- List of Habits from Home Education
- Serenity and Vigilance
- Laying the Basis of Education by the Habit of Reading
- System and Method, or the Limitations of Habits
- Keeping Watch
- Exercise and Effort
To sum up so far, Charlotte Mason seemed to divide habits into three types of categories:
- Preliminary or Nursery habits, which might be said to be environmental and partly physical, partly passive and partly active.
In the category of habits for mothers -- vigilance and serenity are two things to balance. For me that is a hard balance. How to keep alert, and still serene?
Right now I've been trying to cultivate the habit of vigilance, without running to try to fix every little thing, at least not at first. I don't want to get overwhelmed and start "riding off madly in all directions". I want to be present and awake in the moment. Of course, "keeping watch at the place of the letting out of the waters" does involve a certain attitude of caution. When some new behavior crops up, or an old one escalates, just being attentive is helpful in dealing with the issue. This means that I need to mostly stay away from things that distract me from paying attention.
Habit is of real but limited value, Charlotte Mason says. "System" is codified habit. It is great for certain things that only require training, like secretarial skills. But it is insufficient for education, which involves more than routine. Education involves the will, and the intelligence, which need to be free to exercise; habits are supposed to support the freedom of a human, not detract from it.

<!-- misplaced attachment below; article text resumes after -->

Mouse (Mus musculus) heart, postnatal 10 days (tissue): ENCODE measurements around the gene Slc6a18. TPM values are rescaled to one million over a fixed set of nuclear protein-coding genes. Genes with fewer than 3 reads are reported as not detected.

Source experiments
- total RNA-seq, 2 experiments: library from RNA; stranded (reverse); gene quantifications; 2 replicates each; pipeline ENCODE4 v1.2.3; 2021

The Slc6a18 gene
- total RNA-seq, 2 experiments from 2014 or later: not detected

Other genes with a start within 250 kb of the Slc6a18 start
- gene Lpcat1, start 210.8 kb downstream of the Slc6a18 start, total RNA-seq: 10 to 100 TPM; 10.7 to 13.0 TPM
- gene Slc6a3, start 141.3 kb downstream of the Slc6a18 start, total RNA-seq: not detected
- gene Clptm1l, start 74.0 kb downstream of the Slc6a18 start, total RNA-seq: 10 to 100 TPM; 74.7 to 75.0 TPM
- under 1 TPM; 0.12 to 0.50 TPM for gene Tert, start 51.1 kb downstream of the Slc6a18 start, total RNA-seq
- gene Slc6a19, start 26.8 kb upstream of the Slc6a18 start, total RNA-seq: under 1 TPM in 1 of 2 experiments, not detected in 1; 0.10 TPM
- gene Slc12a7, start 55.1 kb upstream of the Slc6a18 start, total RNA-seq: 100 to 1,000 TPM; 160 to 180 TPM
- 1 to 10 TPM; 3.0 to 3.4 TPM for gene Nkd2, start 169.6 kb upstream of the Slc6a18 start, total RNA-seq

Therefore, Charlotte Mason advised that children should always be allowed to exert themselves, to exercise mentally and morally. This, among other things, ensures that habit does not become like an exoskeleton, closing you in like a hard shell.
I want to focus there on the "allow" part -- she used the phrase "LET the children brace themselves to understand; let them compel themselves to do and to bear; and let them do right at the sacrifice of ease and pleasure:". Is this semantics? a euphemism for "MAKE them do these things?" I don't think so. The etymological meaning of "let" is "to allow, let go, bequeath, leave."
The fact is that children like to work, they crave some effort as outlet for their energetical developmental process. Very often, I am aware, I can hinder my children from meaningful intellectual and moral efforts. It's not always said, but it can be an implicit message. "Don't work so hard -- be a less energetic worker so you can be easier to manage."
I think also that when CM says "let" she could be meaning "make the conditions right for...." Sometimes my children hesitate to do something difficult because they are afraid they will initially fail, or find it unpleasant. I am the same way. So sometimes, positively encouraging an effort can have good results.
Bequeathing, as part of the etymology of the word "let", seems to evoke a heritage or gift which we pass on to our children by letting them partake of responsibility and effort. Doing good things intellectually and morally involves effort, but it's a wholesome kind of effort.
The next section, still in Preliminary Considerations, is about Conditions of Healthy Brain Activity, is about the ties between physical and mental health, and about some of the preconditions for habits proper.